It’s a normal Saturday afternoon down at the mall when suddenly I hear Justin Timberlake’s newest song playing loudly from a store that has bright lights coming from it with red sale signs everywhere and trendy clothes that I see the girls on MTV wearing. Immediately I walk towards the direction of the store. How could a teenage girl resist, right? Rummaging through racks and racks of cheap and stylish clothes that would go great with my new boots, I envision a girl my age, maybe even younger, sweating, in pain, struggling to reach her quota, sewing these clothes. My heart stops for a second while I recall what I just learned in class about sweatshop workers and free trade. I didn’t need another cute blouse to add to my already full closet. I put it back on the overly-stuffed rack and walked out of the store.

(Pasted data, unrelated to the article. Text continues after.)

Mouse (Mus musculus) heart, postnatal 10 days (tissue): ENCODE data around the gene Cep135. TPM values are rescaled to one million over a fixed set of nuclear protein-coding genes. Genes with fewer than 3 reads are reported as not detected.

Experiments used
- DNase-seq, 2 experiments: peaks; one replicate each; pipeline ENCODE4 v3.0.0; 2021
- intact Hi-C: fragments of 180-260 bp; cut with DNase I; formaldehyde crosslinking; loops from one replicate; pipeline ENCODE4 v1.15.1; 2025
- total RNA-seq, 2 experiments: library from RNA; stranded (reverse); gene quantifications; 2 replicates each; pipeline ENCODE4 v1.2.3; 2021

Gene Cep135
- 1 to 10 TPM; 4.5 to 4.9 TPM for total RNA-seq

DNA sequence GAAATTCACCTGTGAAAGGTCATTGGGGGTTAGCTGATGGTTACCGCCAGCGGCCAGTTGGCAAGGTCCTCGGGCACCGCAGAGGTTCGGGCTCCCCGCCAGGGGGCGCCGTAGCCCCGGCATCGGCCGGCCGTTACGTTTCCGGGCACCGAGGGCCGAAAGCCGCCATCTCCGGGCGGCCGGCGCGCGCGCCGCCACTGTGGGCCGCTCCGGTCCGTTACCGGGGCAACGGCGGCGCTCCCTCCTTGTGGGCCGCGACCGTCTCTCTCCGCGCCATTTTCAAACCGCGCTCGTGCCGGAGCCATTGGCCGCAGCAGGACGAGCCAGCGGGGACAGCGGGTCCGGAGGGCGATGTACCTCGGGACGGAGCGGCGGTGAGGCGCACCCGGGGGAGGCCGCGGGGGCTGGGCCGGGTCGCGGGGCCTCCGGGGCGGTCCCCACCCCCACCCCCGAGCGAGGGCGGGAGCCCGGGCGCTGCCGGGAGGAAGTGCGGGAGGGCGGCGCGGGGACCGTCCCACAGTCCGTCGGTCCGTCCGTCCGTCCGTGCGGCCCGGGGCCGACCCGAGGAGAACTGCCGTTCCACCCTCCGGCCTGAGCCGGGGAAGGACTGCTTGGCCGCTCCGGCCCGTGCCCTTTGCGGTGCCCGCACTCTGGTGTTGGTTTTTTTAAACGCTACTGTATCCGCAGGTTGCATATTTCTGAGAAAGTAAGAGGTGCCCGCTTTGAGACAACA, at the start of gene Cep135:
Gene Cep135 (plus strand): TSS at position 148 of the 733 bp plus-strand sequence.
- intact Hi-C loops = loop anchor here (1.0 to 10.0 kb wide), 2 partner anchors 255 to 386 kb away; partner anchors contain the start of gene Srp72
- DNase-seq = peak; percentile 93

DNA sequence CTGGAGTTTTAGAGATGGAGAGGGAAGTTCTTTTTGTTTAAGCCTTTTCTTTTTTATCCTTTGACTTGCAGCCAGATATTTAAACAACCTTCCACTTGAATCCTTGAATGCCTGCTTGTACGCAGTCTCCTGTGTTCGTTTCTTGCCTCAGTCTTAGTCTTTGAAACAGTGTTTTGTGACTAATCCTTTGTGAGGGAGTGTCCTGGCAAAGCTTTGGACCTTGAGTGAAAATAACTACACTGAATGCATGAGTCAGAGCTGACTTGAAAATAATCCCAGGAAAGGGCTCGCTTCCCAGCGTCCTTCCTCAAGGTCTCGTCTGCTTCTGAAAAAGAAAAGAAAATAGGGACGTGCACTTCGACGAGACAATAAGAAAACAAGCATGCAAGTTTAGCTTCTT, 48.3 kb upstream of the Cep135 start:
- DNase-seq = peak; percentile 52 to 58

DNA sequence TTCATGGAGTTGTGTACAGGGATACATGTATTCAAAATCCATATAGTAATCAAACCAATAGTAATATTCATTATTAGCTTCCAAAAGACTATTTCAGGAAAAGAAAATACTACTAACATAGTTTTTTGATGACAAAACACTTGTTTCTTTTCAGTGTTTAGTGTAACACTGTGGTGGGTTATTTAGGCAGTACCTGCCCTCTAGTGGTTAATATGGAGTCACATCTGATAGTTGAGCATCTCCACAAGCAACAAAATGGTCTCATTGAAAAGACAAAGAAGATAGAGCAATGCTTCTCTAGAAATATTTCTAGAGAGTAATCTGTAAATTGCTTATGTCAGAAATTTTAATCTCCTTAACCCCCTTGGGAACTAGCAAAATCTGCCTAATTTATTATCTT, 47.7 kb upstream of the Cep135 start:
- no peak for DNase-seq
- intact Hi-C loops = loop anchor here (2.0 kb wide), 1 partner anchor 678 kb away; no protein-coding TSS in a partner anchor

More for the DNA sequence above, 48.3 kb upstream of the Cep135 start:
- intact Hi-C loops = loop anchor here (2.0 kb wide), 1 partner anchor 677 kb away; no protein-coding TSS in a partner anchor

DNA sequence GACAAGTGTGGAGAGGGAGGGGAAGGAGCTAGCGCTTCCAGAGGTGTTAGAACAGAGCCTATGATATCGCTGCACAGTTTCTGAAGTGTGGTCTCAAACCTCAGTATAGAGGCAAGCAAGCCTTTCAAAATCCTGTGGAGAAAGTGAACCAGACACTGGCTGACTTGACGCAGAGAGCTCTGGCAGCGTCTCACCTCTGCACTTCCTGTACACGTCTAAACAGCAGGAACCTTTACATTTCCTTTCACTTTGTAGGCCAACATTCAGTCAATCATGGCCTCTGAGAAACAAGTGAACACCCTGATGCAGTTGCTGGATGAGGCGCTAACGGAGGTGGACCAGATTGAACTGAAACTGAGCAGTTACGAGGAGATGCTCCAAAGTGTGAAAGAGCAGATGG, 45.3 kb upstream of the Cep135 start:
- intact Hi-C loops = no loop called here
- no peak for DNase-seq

We, as consumers, can make a positive change in this world by shopping at fair trade stores at least once a month, instead of only free trade stores because they are more “convenient.” Just recently I visited a fair trade store called Bonnie River. There was only one worker present at the store and to my surprise she was the owner of the store. There were no huge marketing gimmicks, loud pop music playing in the store, or sales associates walking around trying to convince you to buy something. Instead, the store felt homely and comfortable. Mrs. Riley, the owner of the store was there if I had any questions, but she wasn’t there trying to sell her things. Before entering the store, I expected